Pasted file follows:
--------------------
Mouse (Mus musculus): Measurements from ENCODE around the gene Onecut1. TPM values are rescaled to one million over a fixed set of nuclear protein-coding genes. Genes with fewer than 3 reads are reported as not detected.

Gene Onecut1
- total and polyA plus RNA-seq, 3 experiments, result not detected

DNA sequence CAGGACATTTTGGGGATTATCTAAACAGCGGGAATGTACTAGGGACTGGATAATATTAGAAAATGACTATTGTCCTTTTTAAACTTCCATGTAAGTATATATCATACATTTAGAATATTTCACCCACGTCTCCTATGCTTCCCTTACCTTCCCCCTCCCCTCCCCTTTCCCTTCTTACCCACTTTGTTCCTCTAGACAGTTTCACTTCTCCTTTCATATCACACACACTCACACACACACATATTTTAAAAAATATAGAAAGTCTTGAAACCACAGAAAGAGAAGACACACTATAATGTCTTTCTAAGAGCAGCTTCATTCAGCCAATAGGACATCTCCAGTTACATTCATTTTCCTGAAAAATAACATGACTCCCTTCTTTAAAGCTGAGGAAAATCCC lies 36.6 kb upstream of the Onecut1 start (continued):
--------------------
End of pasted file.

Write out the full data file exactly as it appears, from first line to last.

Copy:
Mouse (Mus musculus): Measurements from ENCODE around the gene Onecut1. TPM values are rescaled to one million over a fixed set of nuclear protein-coding genes. Genes with fewer than 3 reads are reported as not detected.

Gene Onecut1
- total and polyA plus RNA-seq, 3 experiments, result not detected

DNA sequence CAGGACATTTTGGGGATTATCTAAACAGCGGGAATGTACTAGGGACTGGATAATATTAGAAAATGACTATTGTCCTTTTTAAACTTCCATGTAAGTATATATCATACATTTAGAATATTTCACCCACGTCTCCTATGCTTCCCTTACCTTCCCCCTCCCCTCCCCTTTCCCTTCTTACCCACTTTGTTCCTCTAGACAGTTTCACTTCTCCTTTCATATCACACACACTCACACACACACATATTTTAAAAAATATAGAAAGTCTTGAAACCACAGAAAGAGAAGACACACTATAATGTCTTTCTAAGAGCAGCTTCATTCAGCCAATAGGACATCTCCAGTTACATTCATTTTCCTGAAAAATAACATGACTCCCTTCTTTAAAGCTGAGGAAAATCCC lies 36.6 kb upstream of the Onecut1 start (continued):